> the mammoths, in scientific circles it is NOT anything close to a
> confirmed "kill". I've never considered it a remote possibility, partly
> from an intuitive POV, but also thinking about how many mammoths there
> were and how widespread they were, and to think that the very few humans
> on the continent could have even located all of them seemed ludicrous.
> Now, to find out that Clovis was only around for a short time makes my
> argument even stronger.
> And with the Younger Dryas impact event option out there, too, maybe the
> humans killed all the mammoths fantasy can be laid to rest before too
> Here is what Wikipedia -> Younger Dryas Impact Event
> <> has to say
> about the impact:
> The evidence for such an impact event is a layer of unusualmaterials
> (Nanodiamonds, magnetic grains, carbon spherules, magnetic spherules,
> charcoal, soot, fullerenesenriched in Helium 3, etc.) at the very bottom
> of the "black mat" oforganic material that marks the beginning of the
> Younger Dryas.
> It is hypothesized that this impact event brought about theextinction of
> many North American large mammals. These animals included camels,
> mammoths, the short-faced bear and numerous other species. The markers
> for the impact event also appear at the end of the Clovis culture.
> The "black mat", on the show, was explained as burned carbon, probably
> from massive conflagrations set off by the impact, something they said
> that had been thought to be possibility but not actually seen before.
> All the Clovis points were in the layers just above that black mat.
> Wikipedia -> Clovis point <http://en.wikipedia.org/wiki/Clovis_points>
> has these two passages:
> The Clovis tradition "known as a sophisticated stone technology basedon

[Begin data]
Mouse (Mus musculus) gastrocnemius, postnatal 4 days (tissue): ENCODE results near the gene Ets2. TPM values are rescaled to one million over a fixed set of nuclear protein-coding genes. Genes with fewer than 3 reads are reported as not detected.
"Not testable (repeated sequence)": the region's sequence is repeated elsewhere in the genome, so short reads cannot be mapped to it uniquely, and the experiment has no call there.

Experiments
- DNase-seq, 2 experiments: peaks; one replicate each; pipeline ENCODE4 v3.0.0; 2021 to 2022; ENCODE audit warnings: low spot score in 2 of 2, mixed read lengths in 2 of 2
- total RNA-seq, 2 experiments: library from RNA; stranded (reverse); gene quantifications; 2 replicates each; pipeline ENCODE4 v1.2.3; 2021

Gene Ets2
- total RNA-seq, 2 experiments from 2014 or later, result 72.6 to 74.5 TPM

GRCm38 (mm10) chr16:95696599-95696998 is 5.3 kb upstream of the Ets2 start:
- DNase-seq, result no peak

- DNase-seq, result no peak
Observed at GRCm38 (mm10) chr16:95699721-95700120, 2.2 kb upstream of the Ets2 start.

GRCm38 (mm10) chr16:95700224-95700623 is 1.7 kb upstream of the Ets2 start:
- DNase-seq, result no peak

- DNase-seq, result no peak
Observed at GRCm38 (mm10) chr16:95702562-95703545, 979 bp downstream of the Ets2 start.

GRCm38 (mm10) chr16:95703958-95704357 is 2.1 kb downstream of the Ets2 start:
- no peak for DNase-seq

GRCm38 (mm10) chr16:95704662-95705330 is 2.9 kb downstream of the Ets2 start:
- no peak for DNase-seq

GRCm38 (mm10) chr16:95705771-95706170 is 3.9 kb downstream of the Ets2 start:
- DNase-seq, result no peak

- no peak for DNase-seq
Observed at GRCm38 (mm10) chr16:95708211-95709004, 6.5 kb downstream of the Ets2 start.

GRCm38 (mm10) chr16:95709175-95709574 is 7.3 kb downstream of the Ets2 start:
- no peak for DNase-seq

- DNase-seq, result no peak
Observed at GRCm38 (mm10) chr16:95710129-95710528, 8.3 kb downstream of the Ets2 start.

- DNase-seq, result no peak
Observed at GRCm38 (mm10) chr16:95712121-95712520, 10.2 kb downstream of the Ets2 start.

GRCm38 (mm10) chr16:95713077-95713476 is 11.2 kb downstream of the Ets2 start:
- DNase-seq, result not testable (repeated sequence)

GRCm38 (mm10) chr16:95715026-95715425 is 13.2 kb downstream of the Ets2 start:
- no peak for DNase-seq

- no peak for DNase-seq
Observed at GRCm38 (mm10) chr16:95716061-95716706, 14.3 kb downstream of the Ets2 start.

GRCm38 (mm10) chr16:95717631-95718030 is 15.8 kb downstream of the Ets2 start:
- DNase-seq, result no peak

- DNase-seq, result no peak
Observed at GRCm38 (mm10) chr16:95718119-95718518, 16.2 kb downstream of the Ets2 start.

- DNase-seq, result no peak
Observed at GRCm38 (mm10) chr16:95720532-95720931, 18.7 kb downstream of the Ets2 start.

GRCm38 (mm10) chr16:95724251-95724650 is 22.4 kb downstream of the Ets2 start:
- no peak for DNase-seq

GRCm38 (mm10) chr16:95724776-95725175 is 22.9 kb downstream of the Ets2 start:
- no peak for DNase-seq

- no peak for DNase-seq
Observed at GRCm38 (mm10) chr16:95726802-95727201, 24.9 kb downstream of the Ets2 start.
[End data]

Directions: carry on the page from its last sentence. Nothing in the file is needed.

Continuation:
> a point that was fastened to the end of hunting spear flourishedbetween
> 12,000 and 11,000 B.P. in the central Plains, on their westernmargins,
> and over a large area of what is now the eastern United States.
> ...At this time, there have been no Clovis points found in the Old World
> or in Alaska. However, the Solutrean hypothesis suggests that Clovis
> culture developed from the similar Solutreanof southwestern Europe, and
> that the technology may have been broughtto America through migration
> along the Atlantic pack ice edge usingsurvival skills similar to that of
> modern Inuit people.
> The duration is incredibly short, IMHO, suggesting to me some kind of
> disruption ended the Clovis culture.
> I am familiar with the Solutrean hypothesis and think it is prima facie
> evidence of European-American contact then, if not outright commerce.
> (Yeah, this is certainly on-topic!)
> The timing of European-American contact so close to this Younger Dryas
> event, as well as to the extermination of the mammoths makes for
> interesting contemplations... Puzzles of this type are exciting to delve
> into, knowing that the evidence available now is insufficient and that
> as further developments come along the ideas will change. What will be
> the end reality, I wonder?
> I imagine most of you know more than I do about this. Anyone want to
> chip in?
> . . . . Steve